The keys to the first Tesla Model 3 cars have been handed over to their owners. The electric car manufacturer has made it clear that it wants to conquer the mass market with a relatively inexpensive car. And the first reactions are full of high praise. John Dyer reports from Boston.
As he unveiled Tesla’s new Model 3 sedan, CEO Elon Musk predicted that he and his employees would be working hard in the near future.
“Frankly, we’re going to be in production hell,” he told Tesla employees last month during a rollout of the company’s first cars designed for a mass market. “For at least six months, maybe longer.”
Based on reviews of the relatively inexpensively priced USD 35,0000 Model 3 sedan, Musk might be right.
“I’ve driven pretty much every other all-electric car you can buy, and I can safely say that the Model 3 has no competition,” wrote Business Insider.
“There isn’t anybody who’s going to sit in the driver’s seat of this car and not want it, if only briefly. The Model 3 stokes immediate desire, and the lust lingers.”
The tone of that praise occurred elsewhere.
“I spent three minutes inside Tesla’s Model 3 – and I’m still thinking about it a day later,” wrote the Washington Post.
Motor Trend, a magazine popular among car buffs, was fawning. “It is the most important vehicle of the century,” the magazine wrote.
“Driving Tesla’s Model 3 changes everything,” opined Bloomberg.
Simple, clean design
Reviewers were less positive about the Model 3’s new-fangled dashboard controls, but noted that the Silicon Valley company can upload new apps and other features that could theoretically change the car, including giving it greater self-driving capabilities.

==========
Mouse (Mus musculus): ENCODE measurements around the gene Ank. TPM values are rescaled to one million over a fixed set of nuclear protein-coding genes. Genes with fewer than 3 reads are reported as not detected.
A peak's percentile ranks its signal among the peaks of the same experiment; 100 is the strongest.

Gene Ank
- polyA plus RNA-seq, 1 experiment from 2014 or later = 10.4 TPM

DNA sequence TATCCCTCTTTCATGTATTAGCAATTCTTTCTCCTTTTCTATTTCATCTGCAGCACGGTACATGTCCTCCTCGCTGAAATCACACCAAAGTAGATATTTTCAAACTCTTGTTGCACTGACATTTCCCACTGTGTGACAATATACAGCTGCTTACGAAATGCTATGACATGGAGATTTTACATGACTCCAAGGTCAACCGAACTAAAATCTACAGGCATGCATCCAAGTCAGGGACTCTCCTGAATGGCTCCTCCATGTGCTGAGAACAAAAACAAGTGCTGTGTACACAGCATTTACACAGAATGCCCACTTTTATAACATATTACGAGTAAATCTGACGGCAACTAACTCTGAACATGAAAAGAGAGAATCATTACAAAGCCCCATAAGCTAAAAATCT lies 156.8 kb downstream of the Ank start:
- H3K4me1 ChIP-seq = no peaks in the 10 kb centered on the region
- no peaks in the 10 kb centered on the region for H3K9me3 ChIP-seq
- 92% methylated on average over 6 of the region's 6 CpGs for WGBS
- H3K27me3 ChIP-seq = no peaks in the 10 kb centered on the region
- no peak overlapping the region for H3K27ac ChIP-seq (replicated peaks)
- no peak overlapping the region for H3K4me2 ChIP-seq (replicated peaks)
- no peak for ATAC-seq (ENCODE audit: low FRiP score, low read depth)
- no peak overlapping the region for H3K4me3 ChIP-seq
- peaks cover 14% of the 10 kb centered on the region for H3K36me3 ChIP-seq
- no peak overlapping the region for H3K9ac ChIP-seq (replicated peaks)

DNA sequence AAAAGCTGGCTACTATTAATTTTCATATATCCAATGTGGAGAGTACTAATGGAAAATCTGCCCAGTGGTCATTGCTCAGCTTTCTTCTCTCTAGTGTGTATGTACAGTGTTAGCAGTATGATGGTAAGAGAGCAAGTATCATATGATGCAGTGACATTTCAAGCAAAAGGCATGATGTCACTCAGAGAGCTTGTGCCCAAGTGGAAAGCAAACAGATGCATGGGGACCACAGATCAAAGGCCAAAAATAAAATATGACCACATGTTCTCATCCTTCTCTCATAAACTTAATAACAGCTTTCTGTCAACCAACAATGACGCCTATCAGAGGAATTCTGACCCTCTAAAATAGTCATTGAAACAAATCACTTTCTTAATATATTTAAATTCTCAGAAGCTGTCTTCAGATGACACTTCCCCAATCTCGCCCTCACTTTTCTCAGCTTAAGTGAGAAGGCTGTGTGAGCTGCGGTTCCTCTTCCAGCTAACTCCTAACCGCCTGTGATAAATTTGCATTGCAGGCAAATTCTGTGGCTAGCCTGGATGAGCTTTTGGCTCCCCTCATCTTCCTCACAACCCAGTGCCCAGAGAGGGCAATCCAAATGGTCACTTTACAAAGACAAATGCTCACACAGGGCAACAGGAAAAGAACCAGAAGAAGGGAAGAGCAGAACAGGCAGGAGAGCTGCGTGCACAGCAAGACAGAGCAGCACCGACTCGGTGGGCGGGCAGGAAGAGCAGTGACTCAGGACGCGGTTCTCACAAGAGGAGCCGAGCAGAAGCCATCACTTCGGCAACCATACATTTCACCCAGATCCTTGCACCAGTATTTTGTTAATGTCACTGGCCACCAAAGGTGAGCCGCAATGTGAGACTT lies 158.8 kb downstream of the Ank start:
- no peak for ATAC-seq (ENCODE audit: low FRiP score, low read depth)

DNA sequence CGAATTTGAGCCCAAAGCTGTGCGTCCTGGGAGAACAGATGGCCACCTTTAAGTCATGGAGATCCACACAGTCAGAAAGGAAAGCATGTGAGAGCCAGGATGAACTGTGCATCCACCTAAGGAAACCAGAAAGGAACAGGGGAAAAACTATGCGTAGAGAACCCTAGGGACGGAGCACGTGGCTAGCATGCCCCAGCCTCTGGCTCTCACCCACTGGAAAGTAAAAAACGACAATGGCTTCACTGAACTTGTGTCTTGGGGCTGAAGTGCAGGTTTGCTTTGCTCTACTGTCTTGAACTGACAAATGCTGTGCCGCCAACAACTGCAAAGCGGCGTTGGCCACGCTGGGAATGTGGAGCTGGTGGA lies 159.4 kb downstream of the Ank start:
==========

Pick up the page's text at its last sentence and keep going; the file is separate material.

Musk addressed those concerns during the rollout in remarks that evoked late Apple founder Steve Jobs’ comments when he unveiled the game-changing iPhone around a decade ago.
“We aimed for a very simple, clean design, because in the future – really, the future being now – the cars will be increasingly autonomous,” said Musk on Friday.
“So you won’t really need to look at an instrument panel all that often. You’ll be able to do whatever you want: You’ll be able to watch a movie, talk to friends, go to sleep.”
Still too few charging stations
The still-relatively sparse network of Tesla charging stations also received negative attention. But Tesla is now expanding its charging network throughout the United States to power and service the cars.
Premium features on the Model 3s have also generated press. Customers who want any colour other than black must pay an extra USD 1,000, for example.
But focusing on those details ignores the bigger picture, according to Tesla boosters.
Tesla’s other two offerings, the Model S and Model X, are luxury cars that can cost between USD 68,000 and more than USD 82,000.
“If you’ve lusted after that expensive Model S, you’ll likely be satisfied with the Model 3 too,” gushed Wired, a technology magazine widely read in Silicon Valley and Wall Street.
The reviews were complimentary about the car’s power and handling, too. The Model 3 sports five seats, a 350-kilometre range and a maximum speed of 210 kilometres per hour like its more expensive counterparts. Pricier versions have longer ranges.
“The car sprints like an Olympic 100-metre champion,” wrote USA Today, the biggest-circulation newspaper in the US.
The Model 3 is Tesla’s play at appealing to a mass market rather than a niche audience while supporting the wider move towards electric vehicles around the world.
Chinese consumers are buying up electric cars, while France and Britain recently enacted laws that would ban gas and diesel-driven cars in 2040. Volvo also plans to phase out internal combustion engines in the near future.
Detroit-based car companies have not generated so much buzz about a new a car in memory.
Around 500,000 buyers put down USD 1,000 deposits earlier this year to buy the car, an unprecedented measure of the car’s popularity. Musk can’t even satisfy that demand until 2019. He plans on producing 400,000 Model 3s next year.
“I have to hand it to Tesla, and the leadership in particular, for being able to create the hype and use public market equity as a source for generating a whole new narrative about cars,” said Columbia University Business and Engineering Professor R. A. Farrokhnia.